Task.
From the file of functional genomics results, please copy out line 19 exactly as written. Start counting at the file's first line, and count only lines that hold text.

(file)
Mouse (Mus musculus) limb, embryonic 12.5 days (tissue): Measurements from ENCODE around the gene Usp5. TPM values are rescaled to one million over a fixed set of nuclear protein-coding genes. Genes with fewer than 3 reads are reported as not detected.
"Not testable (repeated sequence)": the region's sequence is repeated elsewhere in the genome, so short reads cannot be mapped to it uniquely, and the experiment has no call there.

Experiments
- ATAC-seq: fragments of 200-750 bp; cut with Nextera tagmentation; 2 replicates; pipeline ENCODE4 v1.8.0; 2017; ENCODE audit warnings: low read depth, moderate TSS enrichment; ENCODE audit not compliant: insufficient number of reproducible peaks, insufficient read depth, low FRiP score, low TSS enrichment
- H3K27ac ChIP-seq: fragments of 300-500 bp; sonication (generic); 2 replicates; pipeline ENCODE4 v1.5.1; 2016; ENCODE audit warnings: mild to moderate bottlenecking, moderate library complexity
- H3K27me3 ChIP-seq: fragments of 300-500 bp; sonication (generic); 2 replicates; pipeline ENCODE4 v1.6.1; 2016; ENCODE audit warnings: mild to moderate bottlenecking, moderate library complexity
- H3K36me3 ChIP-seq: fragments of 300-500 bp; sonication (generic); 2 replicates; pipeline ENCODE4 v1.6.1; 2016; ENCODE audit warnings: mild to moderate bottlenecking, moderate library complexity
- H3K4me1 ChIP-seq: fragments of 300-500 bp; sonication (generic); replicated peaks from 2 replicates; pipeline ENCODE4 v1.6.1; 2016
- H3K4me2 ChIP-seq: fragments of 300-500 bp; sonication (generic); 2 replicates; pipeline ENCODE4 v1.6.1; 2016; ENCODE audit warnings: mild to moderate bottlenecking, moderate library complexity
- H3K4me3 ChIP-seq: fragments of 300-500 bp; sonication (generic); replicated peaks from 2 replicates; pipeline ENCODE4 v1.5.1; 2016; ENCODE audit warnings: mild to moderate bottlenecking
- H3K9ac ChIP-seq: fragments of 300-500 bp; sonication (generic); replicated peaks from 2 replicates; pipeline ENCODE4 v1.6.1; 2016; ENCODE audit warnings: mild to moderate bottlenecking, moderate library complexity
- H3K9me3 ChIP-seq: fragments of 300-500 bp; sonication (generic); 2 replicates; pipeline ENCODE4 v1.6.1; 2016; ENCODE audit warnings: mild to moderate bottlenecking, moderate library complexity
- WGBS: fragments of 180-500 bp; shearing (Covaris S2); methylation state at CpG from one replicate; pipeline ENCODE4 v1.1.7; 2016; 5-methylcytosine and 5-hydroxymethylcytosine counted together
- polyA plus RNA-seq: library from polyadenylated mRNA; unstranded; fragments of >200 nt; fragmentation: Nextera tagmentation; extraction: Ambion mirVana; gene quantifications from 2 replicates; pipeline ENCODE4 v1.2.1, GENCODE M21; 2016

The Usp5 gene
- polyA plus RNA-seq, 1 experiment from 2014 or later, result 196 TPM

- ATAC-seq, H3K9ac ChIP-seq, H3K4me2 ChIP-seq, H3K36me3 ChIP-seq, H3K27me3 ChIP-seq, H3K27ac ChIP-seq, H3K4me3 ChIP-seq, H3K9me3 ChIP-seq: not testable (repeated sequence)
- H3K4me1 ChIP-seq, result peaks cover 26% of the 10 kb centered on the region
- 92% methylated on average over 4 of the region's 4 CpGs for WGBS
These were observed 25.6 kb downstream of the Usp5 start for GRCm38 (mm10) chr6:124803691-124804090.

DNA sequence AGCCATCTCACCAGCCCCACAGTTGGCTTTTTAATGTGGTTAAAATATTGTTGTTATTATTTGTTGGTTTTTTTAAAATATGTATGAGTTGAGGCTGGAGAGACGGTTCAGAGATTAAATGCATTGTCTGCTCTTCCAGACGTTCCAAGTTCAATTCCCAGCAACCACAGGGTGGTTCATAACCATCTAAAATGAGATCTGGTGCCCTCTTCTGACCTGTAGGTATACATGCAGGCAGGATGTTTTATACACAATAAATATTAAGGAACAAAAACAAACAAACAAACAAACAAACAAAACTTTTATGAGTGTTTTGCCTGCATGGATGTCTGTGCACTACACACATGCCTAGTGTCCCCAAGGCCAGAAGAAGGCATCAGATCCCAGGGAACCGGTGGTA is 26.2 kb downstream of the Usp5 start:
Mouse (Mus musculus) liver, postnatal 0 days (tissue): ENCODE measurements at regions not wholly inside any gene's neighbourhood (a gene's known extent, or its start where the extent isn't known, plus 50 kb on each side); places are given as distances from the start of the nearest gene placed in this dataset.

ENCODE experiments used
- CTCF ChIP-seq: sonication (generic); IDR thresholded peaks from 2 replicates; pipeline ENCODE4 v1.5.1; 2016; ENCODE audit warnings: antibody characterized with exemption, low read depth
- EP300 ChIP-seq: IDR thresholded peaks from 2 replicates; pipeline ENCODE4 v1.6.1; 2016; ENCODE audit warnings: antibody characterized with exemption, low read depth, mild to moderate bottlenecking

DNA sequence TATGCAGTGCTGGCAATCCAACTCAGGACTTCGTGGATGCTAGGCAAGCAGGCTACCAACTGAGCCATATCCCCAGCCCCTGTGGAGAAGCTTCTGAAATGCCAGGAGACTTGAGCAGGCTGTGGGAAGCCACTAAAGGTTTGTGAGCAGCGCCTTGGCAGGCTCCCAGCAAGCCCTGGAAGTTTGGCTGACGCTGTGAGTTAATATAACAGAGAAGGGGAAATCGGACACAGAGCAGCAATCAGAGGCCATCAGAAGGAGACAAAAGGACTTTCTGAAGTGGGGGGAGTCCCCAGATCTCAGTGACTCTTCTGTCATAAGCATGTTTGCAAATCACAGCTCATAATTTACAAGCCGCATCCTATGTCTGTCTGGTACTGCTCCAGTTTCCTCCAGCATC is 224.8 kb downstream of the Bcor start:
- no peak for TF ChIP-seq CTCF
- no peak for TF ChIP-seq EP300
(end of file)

- 92% methylated on average over 4 of the region's 4 CpGs for WGBS